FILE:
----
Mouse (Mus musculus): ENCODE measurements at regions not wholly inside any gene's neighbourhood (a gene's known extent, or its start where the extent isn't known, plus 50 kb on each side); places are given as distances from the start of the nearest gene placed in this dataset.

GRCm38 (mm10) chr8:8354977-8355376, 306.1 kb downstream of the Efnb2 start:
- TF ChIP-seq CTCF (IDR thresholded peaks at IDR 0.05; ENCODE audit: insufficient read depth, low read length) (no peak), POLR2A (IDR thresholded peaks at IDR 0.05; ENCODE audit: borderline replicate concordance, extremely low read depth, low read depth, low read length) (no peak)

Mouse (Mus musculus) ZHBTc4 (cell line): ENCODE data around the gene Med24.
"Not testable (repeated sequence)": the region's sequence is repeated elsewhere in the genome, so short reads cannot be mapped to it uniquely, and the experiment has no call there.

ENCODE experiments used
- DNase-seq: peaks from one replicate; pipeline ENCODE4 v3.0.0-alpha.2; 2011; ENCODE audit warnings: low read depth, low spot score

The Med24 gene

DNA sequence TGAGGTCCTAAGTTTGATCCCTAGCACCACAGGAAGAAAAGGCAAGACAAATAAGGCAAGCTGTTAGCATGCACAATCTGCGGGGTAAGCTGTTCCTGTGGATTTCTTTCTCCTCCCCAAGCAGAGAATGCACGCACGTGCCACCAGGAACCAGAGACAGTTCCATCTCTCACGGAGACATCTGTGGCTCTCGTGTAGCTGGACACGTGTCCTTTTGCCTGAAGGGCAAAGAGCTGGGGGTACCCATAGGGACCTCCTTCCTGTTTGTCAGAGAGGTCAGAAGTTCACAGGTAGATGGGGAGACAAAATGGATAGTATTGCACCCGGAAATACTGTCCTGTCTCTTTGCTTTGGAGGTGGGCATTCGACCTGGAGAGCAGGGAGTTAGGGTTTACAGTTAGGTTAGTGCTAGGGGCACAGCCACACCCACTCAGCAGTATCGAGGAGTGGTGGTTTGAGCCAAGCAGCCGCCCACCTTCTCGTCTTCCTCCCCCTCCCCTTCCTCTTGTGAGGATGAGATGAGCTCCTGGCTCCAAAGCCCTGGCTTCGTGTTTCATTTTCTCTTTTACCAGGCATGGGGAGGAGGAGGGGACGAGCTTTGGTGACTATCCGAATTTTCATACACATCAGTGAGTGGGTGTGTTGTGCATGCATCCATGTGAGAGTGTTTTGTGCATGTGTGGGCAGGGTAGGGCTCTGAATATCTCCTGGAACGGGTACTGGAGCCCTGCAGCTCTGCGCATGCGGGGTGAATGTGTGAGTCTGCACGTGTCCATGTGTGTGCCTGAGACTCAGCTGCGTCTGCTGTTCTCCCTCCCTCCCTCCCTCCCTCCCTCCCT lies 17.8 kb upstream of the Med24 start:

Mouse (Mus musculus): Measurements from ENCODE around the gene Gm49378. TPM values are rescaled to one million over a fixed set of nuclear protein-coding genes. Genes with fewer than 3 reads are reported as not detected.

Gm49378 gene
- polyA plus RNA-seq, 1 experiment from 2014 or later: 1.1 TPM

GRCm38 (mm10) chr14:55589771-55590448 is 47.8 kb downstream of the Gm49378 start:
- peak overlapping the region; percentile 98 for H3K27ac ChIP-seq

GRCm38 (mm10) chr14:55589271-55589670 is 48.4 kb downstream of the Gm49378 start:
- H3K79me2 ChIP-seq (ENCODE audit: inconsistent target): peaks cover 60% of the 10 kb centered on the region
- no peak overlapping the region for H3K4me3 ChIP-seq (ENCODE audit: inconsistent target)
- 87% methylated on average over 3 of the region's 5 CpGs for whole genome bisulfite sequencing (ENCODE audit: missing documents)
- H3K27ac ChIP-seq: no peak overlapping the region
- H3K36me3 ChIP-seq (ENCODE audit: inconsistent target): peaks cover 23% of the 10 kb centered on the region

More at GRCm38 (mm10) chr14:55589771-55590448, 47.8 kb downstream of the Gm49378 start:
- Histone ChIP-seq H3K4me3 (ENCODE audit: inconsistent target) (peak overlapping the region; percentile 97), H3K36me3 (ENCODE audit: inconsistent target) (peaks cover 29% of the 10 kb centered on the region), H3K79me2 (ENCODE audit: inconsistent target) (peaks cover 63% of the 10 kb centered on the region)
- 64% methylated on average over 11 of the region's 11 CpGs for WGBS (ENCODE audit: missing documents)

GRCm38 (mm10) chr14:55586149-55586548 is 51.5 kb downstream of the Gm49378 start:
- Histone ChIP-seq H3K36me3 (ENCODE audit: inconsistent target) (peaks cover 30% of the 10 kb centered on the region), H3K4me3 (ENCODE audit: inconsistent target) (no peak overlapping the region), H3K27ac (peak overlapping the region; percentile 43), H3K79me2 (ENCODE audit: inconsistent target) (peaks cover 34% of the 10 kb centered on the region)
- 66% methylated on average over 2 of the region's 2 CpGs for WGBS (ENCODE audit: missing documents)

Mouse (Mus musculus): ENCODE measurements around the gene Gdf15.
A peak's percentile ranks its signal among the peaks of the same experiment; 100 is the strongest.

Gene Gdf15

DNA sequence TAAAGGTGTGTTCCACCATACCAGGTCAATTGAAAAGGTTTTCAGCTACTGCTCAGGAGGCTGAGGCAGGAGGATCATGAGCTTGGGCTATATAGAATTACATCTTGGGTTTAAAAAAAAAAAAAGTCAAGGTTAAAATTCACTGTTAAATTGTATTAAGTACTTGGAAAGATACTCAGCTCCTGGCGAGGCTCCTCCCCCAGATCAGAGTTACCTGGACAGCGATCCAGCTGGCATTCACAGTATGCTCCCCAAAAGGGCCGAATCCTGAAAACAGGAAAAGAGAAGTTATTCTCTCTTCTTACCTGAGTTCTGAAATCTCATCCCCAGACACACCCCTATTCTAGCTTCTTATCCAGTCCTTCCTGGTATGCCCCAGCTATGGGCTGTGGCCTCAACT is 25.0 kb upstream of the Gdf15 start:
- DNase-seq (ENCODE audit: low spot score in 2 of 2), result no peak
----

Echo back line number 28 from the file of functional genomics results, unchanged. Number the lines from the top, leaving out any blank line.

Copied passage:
A peak's percentile ranks its signal among the peaks of the same experiment; 100 is the strongest.